Document Type

Conference Paper


Available under a Creative Commons Attribution Non-Commercial Share Alike 4.0 International Licence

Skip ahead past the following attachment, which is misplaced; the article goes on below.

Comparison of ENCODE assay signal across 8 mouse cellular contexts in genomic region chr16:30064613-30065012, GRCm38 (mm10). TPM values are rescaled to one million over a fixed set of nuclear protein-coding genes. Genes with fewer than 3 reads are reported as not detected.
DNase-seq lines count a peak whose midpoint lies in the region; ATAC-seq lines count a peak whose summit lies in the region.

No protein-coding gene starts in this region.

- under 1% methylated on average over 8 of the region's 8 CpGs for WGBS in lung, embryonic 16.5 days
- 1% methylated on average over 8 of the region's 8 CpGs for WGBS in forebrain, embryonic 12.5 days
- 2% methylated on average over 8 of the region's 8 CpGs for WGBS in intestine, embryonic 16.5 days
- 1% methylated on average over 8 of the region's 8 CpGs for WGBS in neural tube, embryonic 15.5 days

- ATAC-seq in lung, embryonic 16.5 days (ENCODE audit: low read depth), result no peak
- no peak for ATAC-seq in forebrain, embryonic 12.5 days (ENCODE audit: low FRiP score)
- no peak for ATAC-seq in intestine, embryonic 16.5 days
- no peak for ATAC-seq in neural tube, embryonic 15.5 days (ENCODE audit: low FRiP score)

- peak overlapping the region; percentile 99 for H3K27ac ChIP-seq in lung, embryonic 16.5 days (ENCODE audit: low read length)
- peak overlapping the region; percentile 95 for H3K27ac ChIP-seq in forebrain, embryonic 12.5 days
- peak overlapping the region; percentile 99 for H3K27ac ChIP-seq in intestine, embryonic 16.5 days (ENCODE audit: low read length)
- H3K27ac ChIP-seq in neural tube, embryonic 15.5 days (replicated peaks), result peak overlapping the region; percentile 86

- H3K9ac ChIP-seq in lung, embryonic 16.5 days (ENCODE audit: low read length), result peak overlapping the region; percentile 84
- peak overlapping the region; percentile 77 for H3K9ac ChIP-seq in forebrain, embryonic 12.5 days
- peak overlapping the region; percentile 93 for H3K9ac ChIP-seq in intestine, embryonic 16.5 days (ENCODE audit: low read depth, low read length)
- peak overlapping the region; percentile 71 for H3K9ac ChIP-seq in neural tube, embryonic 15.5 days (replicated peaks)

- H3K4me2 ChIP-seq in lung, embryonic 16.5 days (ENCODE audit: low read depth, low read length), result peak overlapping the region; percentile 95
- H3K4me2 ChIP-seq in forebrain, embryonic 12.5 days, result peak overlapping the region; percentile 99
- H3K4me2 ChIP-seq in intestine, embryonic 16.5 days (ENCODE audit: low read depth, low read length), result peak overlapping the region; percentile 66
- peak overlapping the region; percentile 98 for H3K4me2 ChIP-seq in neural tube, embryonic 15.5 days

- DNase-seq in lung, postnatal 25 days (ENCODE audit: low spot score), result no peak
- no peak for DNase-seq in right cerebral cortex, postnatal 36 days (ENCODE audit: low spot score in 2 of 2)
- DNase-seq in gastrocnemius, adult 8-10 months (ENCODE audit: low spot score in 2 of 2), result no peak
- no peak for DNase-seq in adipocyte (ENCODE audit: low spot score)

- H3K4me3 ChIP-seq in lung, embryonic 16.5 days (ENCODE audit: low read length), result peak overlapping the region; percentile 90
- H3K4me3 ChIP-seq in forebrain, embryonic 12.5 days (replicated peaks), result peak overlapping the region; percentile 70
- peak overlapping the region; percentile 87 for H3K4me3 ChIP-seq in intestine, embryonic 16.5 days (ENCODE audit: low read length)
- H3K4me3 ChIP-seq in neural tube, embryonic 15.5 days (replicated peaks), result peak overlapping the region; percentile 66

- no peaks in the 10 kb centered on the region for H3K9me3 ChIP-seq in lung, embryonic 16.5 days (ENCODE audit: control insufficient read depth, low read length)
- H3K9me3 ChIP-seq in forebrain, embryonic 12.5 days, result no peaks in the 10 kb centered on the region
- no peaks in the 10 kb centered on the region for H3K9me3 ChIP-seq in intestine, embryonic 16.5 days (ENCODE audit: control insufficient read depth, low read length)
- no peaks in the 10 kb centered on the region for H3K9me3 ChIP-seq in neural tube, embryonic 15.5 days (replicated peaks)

The aim of a sustainable product solution is to fulfil a user need while creating a net positive sustainable impact - environmentally, socially and economically [1]. The concept of sustainability can be complex for a product design student to come to terms with, since the creation of new physical products consumes the Earth’s scarce natural resources [2]. So, should we ideally have no new products in the future? More likely, we should hope to have more sustainably aware product designers, working for companies that need to - due to regulations or consumer preferences - produce and provide more sustainable product solutions. Technological University Dublin’s BSc Product Design uses two project-based-learning classes as part of one module to guide students through the concepts of sustainability. One project focuses on design for behaviour change [3] in the developed world. Students identify a current behaviour that has a negative environmental impact and work to develop a design intervention that facilitates and encourages a “better” behaviour. A second project focuses on design for an underprivileged or marginalised population. Students engage with Engineers Without Borders and design products aiming to solve a problem for a poorly served community in a certain context. Students complete the module by reflecting on their understanding of sustainability and how it relates to their own identity as a designer. This paper shares the outcomes of the process and provides a pedagogical approach for helping students to delve deeper into the complex and contentious area where product design and sustainability intersect.

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